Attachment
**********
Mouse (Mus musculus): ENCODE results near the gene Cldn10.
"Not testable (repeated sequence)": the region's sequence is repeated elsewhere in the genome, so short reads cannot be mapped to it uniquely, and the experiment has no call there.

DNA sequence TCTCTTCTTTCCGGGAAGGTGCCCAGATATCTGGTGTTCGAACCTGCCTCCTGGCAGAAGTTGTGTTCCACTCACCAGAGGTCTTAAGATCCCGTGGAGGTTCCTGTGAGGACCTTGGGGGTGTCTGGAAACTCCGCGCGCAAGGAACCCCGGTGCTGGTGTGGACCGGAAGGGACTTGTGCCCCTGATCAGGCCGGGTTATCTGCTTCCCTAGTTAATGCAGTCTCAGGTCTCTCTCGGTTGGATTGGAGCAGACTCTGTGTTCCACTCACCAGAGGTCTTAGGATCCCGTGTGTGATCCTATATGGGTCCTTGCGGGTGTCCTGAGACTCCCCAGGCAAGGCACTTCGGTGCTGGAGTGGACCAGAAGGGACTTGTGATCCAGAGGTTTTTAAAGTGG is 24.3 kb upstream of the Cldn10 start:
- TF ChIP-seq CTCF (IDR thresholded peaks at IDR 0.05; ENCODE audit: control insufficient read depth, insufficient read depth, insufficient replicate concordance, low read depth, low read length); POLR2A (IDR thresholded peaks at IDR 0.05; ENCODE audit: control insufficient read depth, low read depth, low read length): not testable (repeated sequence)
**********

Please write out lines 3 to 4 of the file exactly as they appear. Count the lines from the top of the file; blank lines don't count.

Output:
DNA sequence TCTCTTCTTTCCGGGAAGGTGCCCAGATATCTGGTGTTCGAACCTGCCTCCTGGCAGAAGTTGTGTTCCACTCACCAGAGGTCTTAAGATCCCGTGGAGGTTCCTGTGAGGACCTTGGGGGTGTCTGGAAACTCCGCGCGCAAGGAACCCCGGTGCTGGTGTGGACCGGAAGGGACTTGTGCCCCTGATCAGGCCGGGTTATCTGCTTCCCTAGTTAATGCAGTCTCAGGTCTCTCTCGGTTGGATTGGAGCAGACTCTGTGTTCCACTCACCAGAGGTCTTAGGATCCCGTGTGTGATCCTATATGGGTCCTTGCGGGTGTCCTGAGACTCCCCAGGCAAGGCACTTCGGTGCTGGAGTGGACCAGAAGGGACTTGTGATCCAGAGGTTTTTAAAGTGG is 24.3 kb upstream of the Cldn10 start:
- TF ChIP-seq CTCF (IDR thresholded peaks at IDR 0.05; ENCODE audit: control insufficient read depth, insufficient read depth, insufficient replicate concordance, low read depth, low read length); POLR2A (IDR thresholded peaks at IDR 0.05; ENCODE audit: control insufficient read depth, low read depth, low read length): not testable (repeated sequence)